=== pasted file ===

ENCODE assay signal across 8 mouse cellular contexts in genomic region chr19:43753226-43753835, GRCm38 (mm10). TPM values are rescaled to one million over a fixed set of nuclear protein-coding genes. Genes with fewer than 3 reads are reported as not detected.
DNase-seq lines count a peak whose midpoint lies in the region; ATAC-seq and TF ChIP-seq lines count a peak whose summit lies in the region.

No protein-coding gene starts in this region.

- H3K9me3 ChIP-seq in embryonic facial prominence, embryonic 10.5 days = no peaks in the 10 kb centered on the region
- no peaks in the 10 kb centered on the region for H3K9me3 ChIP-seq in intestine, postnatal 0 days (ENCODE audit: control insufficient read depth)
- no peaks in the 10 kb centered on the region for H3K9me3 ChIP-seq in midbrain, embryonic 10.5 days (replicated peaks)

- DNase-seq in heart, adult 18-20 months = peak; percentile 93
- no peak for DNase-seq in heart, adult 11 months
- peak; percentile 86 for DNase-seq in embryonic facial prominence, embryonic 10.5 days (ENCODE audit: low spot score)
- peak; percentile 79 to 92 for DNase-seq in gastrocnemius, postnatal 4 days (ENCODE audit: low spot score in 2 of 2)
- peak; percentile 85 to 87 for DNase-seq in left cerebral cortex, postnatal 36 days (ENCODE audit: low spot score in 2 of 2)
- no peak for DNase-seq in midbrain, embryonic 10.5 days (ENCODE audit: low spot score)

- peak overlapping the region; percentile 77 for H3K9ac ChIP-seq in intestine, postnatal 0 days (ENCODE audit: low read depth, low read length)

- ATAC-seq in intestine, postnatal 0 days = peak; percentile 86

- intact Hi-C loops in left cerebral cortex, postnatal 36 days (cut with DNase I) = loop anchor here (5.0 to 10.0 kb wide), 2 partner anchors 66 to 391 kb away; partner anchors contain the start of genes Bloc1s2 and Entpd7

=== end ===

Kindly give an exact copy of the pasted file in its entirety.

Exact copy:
ENCODE assay signal across 8 mouse cellular contexts in genomic region chr19:43753226-43753835, GRCm38 (mm10). TPM values are rescaled to one million over a fixed set of nuclear protein-coding genes. Genes with fewer than 3 reads are reported as not detected.
DNase-seq lines count a peak whose midpoint lies in the region; ATAC-seq and TF ChIP-seq lines count a peak whose summit lies in the region.

No protein-coding gene starts in this region.

- H3K9me3 ChIP-seq in embryonic facial prominence, embryonic 10.5 days = no peaks in the 10 kb centered on the region
- no peaks in the 10 kb centered on the region for H3K9me3 ChIP-seq in intestine, postnatal 0 days (ENCODE audit: control insufficient read depth)
- no peaks in the 10 kb centered on the region for H3K9me3 ChIP-seq in midbrain, embryonic 10.5 days (replicated peaks)

- DNase-seq in heart, adult 18-20 months = peak; percentile 93
- no peak for DNase-seq in heart, adult 11 months
- peak; percentile 86 for DNase-seq in embryonic facial prominence, embryonic 10.5 days (ENCODE audit: low spot score)
- peak; percentile 79 to 92 for DNase-seq in gastrocnemius, postnatal 4 days (ENCODE audit: low spot score in 2 of 2)
- peak; percentile 85 to 87 for DNase-seq in left cerebral cortex, postnatal 36 days (ENCODE audit: low spot score in 2 of 2)
- no peak for DNase-seq in midbrain, embryonic 10.5 days (ENCODE audit: low spot score)

- peak overlapping the region; percentile 77 for H3K9ac ChIP-seq in intestine, postnatal 0 days (ENCODE audit: low read depth, low read length)

- ATAC-seq in intestine, postnatal 0 days = peak; percentile 86

- intact Hi-C loops in left cerebral cortex, postnatal 36 days (cut with DNase I) = loop anchor here (5.0 to 10.0 kb wide), 2 partner anchors 66 to 391 kb away; partner anchors contain the start of genes Bloc1s2 and Entpd7